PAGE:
Health care fraud is more common than most people think. In the fiscal year 2022, the United States Sentencing Commission noted 431 health care fraud offenses, accounting for 8.4% of all theft, property destruction and fraud offenses in the U.S. that year. For context, the number of health care fraud offenders increased by 1.4% since the 2018 fiscal year.
The best way to avoid falling victim at the doctor’s office is to educate yourself. Here are some common forms of health care fraud and what to know, so you’re in a position to react properly if and when you are billed incorrectly.
Durable Medical Equipment schemes: Durable Medical Equipment (DME) fraud – also known as DME schemes – are scams that involve the collaboration of medical professionals, DME companies and others. They utilize telemarketing calls to take advantage of unsuspecting disabled and elderly Medicare members in multiple ways. Some schemes involve fraudulent prescriptions and the dispensing of unnecessary medical equipment.
Some involve DME companies obtaining names and addresses of Medicare recipients and billing Medicare for equipment they never send. Members who are victimized by DME fraud lose the benefit that allows them to order supplies and equipment they actually need, when they actually need it. Learn more about how to protect against DME fraud by reading this blog: Durable Medical Equipment Fraud Targeting Seniors: What to Know
Medically unnecessary services fraud: Providers who bill the government for health care services that are not medically reasonable or necessary violate the False Claims Act. Here are some examples of medically unnecessary services fraud:
- A doctor billing for surgical procedures performed on patients who do not meet the criteria for the procedures.
- A provider or pharmacy providing and billing for an expensive drug that is not necessary.
- A provider billing for diagnostic procedures that are not reasonable or necessary for diagnosis.
- A hospital classifying a patient as inpatient, so that the hospital can bill at higher inpatient rates.
- Providing ambulance services when such transportation is not necessary.
Services not rendered: Services not rendered is similar to phantom billing. An example of this is when a doctor or health care provider buys and/or secures a patient’s medical information and bills an insurer, despite never meeting the patient before. This is another form of fraud that commonly targets Medicare or Medicaid patients, as it is relatively easy to commit.
Telehealth fraud: Since telehealth is a relatively new concept, telehealth fraud is a relatively new crime. This can occur in a few different ways:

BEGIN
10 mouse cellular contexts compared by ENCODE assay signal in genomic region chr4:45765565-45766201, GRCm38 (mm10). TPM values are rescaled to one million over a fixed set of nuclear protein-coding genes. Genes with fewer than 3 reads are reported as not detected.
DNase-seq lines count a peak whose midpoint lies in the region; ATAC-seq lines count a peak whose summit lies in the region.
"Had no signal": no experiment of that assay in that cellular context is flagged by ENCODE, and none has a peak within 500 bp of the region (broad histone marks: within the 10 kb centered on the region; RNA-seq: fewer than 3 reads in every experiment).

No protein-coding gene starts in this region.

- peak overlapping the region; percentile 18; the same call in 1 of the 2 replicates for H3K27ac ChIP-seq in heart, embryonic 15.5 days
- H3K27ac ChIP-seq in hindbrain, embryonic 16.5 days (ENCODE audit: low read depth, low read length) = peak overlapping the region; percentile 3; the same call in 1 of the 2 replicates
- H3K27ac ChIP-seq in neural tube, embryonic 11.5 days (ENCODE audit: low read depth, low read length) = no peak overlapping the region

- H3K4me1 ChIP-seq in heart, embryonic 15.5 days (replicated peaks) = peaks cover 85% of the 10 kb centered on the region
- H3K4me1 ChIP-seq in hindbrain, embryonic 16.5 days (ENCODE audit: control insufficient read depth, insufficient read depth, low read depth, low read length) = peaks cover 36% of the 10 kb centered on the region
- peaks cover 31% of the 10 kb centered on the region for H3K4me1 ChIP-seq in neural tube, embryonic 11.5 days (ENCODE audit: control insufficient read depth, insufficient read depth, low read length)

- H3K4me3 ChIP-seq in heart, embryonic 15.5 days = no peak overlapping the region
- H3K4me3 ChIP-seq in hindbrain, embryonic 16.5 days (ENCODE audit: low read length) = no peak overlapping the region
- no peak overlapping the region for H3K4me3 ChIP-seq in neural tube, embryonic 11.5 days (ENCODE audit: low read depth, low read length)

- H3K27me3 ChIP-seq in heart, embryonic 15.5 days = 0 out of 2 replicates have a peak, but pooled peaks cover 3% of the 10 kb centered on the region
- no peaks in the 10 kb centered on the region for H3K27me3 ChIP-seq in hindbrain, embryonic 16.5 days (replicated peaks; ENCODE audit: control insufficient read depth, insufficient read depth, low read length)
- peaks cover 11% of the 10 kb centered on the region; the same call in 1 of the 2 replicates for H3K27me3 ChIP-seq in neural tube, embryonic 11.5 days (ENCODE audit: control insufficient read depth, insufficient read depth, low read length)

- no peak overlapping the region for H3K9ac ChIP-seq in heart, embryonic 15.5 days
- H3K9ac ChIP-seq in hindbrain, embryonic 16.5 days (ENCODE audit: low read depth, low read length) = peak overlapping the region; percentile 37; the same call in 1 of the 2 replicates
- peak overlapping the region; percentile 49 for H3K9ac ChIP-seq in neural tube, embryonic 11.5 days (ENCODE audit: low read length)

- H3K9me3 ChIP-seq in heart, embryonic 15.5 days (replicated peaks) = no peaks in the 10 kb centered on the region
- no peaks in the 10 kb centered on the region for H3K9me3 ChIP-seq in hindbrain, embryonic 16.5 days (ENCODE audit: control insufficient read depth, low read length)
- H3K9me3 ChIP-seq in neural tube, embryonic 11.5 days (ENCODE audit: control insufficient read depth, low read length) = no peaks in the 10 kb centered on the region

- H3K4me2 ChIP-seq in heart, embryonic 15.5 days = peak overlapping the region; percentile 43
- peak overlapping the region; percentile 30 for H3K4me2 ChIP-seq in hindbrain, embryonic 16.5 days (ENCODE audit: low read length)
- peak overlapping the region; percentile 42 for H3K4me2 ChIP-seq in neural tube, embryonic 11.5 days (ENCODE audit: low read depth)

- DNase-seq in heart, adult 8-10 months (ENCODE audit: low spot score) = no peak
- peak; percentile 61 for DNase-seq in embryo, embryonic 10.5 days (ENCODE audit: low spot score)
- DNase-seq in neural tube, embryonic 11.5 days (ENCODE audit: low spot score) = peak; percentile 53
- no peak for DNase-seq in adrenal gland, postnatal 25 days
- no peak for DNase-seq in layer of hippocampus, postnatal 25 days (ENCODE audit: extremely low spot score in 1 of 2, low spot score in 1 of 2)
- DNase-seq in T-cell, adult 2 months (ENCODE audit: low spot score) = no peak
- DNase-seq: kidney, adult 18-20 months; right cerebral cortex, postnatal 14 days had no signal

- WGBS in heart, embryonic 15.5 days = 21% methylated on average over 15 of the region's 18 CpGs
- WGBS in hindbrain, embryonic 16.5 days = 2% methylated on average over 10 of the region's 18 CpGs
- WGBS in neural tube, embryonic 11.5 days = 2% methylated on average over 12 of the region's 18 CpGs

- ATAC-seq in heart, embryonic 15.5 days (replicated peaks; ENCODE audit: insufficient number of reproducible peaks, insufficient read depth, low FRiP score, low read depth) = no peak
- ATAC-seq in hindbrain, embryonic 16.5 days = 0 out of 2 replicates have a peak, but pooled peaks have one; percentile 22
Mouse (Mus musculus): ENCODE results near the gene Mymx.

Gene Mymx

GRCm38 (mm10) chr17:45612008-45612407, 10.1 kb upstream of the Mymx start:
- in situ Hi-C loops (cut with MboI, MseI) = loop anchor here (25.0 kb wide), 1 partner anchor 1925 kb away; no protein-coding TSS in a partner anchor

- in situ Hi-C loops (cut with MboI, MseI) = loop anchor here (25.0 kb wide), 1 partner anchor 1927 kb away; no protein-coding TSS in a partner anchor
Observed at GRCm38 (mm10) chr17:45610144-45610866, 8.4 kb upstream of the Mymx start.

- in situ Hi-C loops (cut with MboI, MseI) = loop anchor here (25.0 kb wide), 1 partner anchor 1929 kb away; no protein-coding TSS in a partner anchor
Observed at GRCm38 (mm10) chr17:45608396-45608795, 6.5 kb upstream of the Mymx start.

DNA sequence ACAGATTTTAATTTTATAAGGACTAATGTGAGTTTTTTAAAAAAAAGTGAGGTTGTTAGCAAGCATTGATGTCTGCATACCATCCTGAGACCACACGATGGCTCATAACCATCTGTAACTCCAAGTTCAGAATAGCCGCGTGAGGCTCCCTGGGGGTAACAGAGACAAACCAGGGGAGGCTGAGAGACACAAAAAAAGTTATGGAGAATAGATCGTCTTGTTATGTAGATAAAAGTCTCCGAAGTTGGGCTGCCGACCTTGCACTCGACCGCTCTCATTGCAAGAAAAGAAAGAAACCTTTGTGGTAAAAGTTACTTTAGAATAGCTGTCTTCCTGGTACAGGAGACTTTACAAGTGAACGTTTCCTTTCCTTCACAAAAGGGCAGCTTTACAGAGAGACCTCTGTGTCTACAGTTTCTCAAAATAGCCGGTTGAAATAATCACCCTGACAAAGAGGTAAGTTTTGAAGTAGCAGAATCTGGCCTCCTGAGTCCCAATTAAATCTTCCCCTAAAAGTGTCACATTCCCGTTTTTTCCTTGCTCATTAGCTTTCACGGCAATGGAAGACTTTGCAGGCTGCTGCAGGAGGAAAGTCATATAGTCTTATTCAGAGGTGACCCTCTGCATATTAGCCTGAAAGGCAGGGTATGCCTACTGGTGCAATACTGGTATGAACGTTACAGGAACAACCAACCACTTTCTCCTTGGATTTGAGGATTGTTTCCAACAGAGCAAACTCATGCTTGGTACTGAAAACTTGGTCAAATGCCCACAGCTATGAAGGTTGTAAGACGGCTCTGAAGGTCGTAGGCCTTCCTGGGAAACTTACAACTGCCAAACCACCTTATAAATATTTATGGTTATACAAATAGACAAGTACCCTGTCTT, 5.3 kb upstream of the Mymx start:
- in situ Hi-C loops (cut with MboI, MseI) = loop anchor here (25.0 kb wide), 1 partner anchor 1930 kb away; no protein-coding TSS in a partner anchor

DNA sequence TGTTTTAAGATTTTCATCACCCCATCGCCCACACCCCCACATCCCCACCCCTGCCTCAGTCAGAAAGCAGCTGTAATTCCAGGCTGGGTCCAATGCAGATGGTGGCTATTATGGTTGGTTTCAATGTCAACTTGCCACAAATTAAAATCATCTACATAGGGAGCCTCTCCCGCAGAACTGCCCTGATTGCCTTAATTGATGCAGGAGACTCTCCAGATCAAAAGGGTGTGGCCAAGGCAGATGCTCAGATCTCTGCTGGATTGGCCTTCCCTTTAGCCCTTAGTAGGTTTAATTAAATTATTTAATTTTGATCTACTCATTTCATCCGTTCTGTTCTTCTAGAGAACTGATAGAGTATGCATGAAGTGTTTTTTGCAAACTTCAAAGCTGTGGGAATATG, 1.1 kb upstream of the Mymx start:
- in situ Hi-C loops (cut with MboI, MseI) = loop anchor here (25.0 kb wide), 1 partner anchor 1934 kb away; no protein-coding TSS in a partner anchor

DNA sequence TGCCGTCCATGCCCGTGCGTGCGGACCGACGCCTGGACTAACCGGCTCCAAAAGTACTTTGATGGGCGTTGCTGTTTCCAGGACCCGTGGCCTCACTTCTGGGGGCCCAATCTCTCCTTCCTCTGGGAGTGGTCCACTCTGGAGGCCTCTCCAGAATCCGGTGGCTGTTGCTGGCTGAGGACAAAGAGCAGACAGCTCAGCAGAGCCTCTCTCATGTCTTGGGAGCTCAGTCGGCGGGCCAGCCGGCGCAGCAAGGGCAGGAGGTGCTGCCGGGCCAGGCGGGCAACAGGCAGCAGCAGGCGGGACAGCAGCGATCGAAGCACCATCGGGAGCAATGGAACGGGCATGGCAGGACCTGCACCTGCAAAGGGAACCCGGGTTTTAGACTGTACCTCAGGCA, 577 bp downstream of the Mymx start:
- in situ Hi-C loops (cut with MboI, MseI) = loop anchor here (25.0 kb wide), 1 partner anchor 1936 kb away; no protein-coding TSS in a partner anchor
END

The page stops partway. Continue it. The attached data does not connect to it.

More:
- When a member receives an unsolicited phone call from someone wanting to verify family history of cancer. This may be a telehealth doctor trying to approve members for a genetic testing kit that actually needs to be ordered by your primary care provider.
- When a member receives an unsolicited phone call from someone attempting to conduct a survey in order to collect insurance information that they then use to bill insurers for unnecessary services.
Phantom billing: When healthcare providers submit claims for reimbursement to insurance companies for services, supplies, or procedures they did not perform, that is known as phantom billing. Although insurers are left with the bill, patients and taxpayers at large are the ones who pay for these programs, because phantom billing can lead to higher health care costs for everyone. It’s a form of fraud that directly impact programs like Medicare, by fraudulently depleting available funds.
Unbundling: Unbundling boils down to improper coding. Instead of receiving one charge incorporating your entire appointment, providers break your bill down into several small bills that requires higher individual payments than you should owe for your one appointment. A common example of this is if a hospital bills an insurer for incisions and closures – which should be lumped into one surgical procedure bill – and breaks those charges down separately.
Unlicensed service: Fraud courtesy of an unlicensed service is pretty straightforward. It occurs the provider or provider’s assistant was unlicensed while performing a service. This is also known as health care license fraud. A submission for reimbursement of federal healthcare funds for unlicensed care is considered both a false claim and fraud.
Upcoding: When providers use billing codes to reflect more expensive services than the ones they actually provided, that is known as upcoding. Doctors of every type must document the care they provide to patients and then abide by standard billing codes to bill them. They are upcoding any time they purposely miscode a service. Here’s an example: You saw a doctor for 15 minutes and they billed your insurance company for 60 minutes, while also adding X-rays and other services you didn’t receive.
If you suspect fraudulent activity, you can report it to the CFI staff confidentially. They maintain a policy that enforces non-retaliation and non-intimidation against those who report potential concerns. Click here to file a report.
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